Bangladesh: Trade union is the solution, Debapriya says goo.gl/fb/OYiHS
— Netne News Online (@netnenews) November 27, 2012
Yesterday was declared a day of national mourning across Bangladesh following the tragic fire that snuffed the life out of over one hundred workers at a garment factory there. Writing that the hellish event was the country's Triangle Shirtwaist Factory Fire, the Internet's Rude Pundit notes that "While the Bangladesh factories have attempted to eliminate child labor, young (mostly) women still end up toiling in the slave-like conditions. And those conditions can include locked doors, no fire exits or extinguishers or sprinklers, and strict rules on leaving one's station, all for 21 cents an hour..." - And all that just so some of the world's largest and most adored apparel makers can make a quick buck.
The Quartz website has photos provided by the International Labor Rights Forum showing some of the labels found among the ashes from that deadly blaze. They include those of internationally known American brands probably familiar to those of us who have shopped the stores surrounding Temple Valley.
In recent years many U.S. apparel giants have pledged to make their clothes "sweat-free," by only contracting with factories that distinguish themselves from sweatshops by adhering to some sort of fair labor standard. The problem is that the voluntary nature of those commitments essentially leave the fox in charge of the hen house. In countries where labor regulations are lax, enforcing those standards is left entirely in the hands of the individual businesses headquartered there and the international firms that hire them.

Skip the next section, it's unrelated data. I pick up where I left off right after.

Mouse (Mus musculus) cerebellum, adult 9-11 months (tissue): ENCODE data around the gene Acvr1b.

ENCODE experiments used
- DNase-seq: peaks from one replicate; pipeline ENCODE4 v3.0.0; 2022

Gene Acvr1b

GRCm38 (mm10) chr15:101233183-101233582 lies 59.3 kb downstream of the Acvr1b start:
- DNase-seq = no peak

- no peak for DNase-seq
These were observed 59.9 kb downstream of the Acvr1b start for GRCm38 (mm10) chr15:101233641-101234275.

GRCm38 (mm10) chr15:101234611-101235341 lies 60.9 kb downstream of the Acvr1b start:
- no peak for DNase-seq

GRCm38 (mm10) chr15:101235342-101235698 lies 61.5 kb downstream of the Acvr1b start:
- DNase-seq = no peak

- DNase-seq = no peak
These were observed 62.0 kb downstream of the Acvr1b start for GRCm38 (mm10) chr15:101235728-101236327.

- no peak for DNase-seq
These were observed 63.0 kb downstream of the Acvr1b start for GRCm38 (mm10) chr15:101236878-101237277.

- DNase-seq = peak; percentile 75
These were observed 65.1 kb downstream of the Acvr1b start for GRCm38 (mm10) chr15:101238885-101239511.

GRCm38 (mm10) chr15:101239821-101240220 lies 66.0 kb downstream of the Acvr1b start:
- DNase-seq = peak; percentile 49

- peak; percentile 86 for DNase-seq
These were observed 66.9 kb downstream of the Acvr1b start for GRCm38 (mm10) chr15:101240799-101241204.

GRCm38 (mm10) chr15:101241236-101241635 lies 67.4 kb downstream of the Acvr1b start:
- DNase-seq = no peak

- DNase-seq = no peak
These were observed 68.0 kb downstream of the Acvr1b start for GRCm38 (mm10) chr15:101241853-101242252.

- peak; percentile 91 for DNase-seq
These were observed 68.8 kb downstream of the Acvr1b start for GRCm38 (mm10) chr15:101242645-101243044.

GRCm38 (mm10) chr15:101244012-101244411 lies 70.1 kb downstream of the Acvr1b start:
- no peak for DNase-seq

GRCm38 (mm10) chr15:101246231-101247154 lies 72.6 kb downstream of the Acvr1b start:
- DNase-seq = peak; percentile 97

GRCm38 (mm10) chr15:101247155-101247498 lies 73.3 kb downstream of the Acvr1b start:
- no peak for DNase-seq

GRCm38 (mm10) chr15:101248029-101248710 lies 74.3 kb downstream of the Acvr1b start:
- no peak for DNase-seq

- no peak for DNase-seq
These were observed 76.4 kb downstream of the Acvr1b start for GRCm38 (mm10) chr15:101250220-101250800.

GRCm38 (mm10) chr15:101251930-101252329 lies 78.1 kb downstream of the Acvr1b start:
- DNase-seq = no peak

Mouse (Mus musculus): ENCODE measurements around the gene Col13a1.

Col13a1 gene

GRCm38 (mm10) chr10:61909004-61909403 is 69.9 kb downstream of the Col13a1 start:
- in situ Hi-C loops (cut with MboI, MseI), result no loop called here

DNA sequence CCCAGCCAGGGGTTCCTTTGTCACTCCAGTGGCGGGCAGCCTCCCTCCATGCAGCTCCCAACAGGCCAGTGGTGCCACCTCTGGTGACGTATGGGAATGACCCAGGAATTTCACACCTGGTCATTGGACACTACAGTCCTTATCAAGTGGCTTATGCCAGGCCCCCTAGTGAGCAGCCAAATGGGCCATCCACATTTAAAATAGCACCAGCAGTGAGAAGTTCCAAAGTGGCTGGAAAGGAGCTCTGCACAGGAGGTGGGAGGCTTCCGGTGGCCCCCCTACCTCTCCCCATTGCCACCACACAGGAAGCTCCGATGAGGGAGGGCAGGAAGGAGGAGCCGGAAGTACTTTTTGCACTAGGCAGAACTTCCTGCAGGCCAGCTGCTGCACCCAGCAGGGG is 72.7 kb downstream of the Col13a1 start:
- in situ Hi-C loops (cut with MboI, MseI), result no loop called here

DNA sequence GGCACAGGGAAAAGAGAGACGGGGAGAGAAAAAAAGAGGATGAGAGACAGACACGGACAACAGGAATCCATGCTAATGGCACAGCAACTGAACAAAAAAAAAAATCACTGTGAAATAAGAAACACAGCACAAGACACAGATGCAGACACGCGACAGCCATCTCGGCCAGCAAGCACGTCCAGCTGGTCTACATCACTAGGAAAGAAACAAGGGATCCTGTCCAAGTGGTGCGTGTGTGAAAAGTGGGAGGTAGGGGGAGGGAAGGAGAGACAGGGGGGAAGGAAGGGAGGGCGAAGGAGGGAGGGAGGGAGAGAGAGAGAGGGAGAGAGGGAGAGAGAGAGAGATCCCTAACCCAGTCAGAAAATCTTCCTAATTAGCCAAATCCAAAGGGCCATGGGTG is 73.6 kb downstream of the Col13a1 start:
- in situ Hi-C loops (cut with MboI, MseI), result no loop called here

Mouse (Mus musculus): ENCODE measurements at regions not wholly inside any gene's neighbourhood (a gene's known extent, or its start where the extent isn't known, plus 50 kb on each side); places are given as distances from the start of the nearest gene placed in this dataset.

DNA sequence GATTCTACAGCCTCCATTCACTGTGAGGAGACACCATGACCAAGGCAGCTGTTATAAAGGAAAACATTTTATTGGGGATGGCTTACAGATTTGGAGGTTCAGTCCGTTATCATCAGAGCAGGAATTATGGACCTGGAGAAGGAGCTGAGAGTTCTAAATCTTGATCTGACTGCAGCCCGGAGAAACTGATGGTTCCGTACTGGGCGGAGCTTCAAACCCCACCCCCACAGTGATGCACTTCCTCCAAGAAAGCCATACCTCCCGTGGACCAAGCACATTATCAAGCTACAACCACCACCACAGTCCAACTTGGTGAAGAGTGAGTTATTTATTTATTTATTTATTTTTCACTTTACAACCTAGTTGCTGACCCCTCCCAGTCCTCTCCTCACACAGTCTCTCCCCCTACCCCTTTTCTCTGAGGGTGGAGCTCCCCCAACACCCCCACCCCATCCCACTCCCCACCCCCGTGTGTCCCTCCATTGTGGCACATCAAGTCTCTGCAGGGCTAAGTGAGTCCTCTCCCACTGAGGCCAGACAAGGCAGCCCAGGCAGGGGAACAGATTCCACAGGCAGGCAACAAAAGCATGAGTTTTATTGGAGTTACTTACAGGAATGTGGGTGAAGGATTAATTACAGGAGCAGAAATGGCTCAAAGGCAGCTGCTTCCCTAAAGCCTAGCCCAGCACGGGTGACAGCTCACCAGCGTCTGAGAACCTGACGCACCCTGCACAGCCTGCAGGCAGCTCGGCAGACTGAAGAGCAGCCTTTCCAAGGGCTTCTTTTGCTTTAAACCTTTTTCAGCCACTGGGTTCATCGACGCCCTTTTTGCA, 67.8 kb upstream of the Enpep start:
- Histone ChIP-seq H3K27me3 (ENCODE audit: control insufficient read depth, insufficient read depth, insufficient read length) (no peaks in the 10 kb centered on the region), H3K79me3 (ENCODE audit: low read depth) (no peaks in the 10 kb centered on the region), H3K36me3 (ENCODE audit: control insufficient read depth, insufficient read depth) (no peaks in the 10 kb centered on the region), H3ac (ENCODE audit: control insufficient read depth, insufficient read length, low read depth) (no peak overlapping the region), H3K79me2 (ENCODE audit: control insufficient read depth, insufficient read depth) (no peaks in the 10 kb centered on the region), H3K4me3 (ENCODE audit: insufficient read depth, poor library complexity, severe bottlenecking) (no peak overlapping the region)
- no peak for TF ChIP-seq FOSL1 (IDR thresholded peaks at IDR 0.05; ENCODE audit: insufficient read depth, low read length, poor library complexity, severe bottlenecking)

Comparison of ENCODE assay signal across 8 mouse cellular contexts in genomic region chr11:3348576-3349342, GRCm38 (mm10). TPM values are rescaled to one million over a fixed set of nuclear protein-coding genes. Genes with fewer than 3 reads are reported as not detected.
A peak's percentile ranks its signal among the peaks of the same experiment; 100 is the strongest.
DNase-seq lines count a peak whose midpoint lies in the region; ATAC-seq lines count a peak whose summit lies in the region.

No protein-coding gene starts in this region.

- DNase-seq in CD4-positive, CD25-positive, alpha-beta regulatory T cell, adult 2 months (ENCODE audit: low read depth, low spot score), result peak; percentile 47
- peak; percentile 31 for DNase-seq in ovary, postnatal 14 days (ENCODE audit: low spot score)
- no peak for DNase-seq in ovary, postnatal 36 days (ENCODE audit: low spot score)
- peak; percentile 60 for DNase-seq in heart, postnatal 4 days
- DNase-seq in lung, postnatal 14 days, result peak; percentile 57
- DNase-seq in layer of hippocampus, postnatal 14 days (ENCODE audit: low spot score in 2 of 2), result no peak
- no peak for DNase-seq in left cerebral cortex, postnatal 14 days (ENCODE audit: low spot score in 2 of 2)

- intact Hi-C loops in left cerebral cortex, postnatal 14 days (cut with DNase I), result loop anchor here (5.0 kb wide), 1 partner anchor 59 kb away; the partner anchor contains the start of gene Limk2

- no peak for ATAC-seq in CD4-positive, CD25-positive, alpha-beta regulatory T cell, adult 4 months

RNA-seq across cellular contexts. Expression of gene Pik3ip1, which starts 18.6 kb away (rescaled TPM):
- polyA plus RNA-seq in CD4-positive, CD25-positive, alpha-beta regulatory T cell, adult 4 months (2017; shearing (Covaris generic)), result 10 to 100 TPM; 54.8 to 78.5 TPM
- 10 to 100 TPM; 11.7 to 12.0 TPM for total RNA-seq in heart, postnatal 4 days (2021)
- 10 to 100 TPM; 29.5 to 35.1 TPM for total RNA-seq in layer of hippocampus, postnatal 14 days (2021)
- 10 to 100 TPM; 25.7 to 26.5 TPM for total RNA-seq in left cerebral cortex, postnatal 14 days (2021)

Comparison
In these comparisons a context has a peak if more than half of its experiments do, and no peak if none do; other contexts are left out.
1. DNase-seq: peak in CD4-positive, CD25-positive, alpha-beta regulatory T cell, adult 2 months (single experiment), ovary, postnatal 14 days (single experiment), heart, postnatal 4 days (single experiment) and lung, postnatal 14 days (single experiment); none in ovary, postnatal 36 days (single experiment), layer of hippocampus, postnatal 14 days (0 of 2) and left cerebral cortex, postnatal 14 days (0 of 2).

On top of that, a ceaseless maze of subcontracting makes tracing an item of clothing from factory to retail shop floor an arduous task at best for the average consumer. Your favorite dungaree seller may say that they will only work with factories that guarantee a safe and ethical work environment but without any real oversight there is no way to hold their feet to the fire, despite the recent tragedy. Over a century of needless deaths in factory fires since the Triangle Shirtwaist Factory Fire have taught us the painful lesson that in the corporate boardroom greed tends to trump the ethics card.
Consumers (a.k.a. everybody)are the last link holding together the chain that binds so many needle workers to a life of poverty in which they are forced to toil under some of the worst conditions imaginable. Opting out of the system isn't a realistic alternative for most consumers unless they can spin their own textiles or live in an area where nudity is a viable option.
Most of us have to procure some kind of clothing made by someone else. If you are at all concerned about the conditions under which that person labored to make the garment your wearing, make sure it bears a union label. Union garment worker shops may be a rare animal these days and hardly ever seen in today's emerging economies but they usually ensure a fair wage and working conditions wherever they exist.
You may not be familiar with union labels. You won't find them on a pair of Levis or a host of other well known garments. Still they're out there and, like the people that stand behind them, they have been standing for safe working conditions and more for as long as workers have been standing up for their rights.
Buy union-made and start wearing your clothes inside out to show the world the label and you just might start a fair trade trend that stretches from Karachi to Kalamazoo.
Remember to look for the union label and remember "an injury to one is an injury to all."